By Sue Tiffin
Last week, someone who works in media elsewhere in the province told me that as the truck convoy filled the streets, so too did angry, misinformed emails in their inbox.
The emails all stated the same thing, more or less – some of them verbatim to the ones before, many of them outraged – noting they had heard this person tell public in an on-air broadcast that the truck convoy was made up of “terrorists,” and that they should be ashamed of themselves.
This person who received an unexpected bombardment of emails, though, isn’t a part of on-air broadcasts in any capacity. So, they responded to each one, gently refuting that allegation, and offering to go over the broadcast that had run if need be. Most of the followup emails to that response were calmer, apologetic, and led to an answer: someone, in a group of about 65,000 people, in a completely different province, had posted what they thought they’d heard, included an email address, and asked others in the group to “blast” their inbox.
It was a huge waste of time and energy for everyone. In other cases, it can be dangerous such as when people are doxxed – their personal contact or home address shared online.
Whether misinformation – the unintentional spread of inaccurate information, or disinformation – the intentional spread of inaccurate information to manipulate others – it’s spreading as quickly as Omicron, and it’s exhausting.
While we’ve noted it before in this paper, it’s worth noting again, because we’re all capable of reading something, feeling emotional and sharing it before thinking critically about the source from which we received it.
Here’s what to remember about how to spot potentially fake news, from the International Federation of Library Associations and Institutions:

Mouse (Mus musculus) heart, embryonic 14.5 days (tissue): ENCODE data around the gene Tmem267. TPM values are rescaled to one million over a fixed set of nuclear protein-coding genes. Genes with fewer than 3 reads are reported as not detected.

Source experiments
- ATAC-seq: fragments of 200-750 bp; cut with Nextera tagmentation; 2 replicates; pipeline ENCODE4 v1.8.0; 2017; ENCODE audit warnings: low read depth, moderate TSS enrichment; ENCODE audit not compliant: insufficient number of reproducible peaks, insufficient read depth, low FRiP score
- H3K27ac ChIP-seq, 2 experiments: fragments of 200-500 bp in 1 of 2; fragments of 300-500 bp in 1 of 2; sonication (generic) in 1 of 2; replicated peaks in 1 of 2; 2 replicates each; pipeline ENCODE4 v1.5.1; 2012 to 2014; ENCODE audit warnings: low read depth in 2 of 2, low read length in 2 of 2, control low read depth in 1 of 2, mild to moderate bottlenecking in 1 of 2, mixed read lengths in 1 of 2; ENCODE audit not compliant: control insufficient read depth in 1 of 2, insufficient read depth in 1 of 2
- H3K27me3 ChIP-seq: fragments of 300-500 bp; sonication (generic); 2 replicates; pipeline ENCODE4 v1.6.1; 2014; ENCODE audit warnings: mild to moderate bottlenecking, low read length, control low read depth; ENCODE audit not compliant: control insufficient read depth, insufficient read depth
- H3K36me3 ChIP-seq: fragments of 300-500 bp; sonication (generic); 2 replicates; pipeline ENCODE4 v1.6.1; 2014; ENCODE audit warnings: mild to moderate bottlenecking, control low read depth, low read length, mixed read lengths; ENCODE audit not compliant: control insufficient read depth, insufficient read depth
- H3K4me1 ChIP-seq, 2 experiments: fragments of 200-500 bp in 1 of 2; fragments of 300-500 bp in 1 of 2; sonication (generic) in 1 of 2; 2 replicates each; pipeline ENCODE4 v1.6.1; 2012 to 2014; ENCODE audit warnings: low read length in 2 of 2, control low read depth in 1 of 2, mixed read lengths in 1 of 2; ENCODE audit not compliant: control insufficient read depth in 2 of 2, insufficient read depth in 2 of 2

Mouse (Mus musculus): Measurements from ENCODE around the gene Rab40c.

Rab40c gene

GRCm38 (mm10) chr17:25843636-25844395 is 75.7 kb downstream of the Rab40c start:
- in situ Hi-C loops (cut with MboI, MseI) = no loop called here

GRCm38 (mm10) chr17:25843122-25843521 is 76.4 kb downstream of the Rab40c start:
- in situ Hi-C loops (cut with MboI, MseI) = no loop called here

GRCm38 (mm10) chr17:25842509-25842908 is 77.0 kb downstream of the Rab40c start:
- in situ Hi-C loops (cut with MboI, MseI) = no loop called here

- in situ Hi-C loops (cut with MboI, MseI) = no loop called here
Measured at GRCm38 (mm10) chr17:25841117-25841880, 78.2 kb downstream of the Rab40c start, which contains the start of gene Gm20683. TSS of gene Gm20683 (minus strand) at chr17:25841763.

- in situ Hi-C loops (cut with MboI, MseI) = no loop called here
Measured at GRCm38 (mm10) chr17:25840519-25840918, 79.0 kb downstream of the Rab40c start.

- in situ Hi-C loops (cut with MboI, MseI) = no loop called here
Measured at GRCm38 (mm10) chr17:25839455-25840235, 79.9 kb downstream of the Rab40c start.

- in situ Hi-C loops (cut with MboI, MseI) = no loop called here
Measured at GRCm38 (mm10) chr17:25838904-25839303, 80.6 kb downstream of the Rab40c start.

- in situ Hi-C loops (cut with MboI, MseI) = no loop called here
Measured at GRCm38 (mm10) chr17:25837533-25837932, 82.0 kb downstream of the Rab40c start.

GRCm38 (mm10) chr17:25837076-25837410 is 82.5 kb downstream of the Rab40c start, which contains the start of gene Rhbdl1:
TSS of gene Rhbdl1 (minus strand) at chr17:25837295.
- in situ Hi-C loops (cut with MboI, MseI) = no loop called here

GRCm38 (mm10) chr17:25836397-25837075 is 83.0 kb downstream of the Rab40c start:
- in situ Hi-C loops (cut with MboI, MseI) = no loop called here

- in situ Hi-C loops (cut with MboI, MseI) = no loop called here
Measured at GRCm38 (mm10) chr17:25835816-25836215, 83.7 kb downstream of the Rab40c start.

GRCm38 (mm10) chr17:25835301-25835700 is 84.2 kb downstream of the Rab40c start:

• “Consider the source: Is there an author? Check out their credentials on relevant issues.
• Read beyond: Headlines can be outrageous in an effort to get clicks. What’s the whole story?
• Supporting sources?: Click on links or check with official sources. Do they support the story?
• Do others agree?: Are any other sites reporting this? What sources are they citing?
• Is it a joke?: If it’s too outlandish, it might be satire. Research the source to be sure.
• Check your biases: Consider if your own beliefs or concerns could affect your judgement.
• Ask the experts: Ask a librarian, [Editor’s note: or a reputable journalist!] or consult a fact-checking site, or an official source like the WHO [or the Haliburton, Kawartha, Pine Ridge District health unit].
• Look before you share: Don’t share posts or stories that you haven’t checked out first.”
This type of misinformation and disinformation doesn’t just show up in our inbox or on our social media feeds but in traditional news media, in books and perhaps even around our family dinner table or in a conversation with our neighbour.
Let’s work together to remind ourselves to pause before sharing, think before reacting and take another look at the original source, or for a second reliable source before spreading something that’s more unhelpful than not.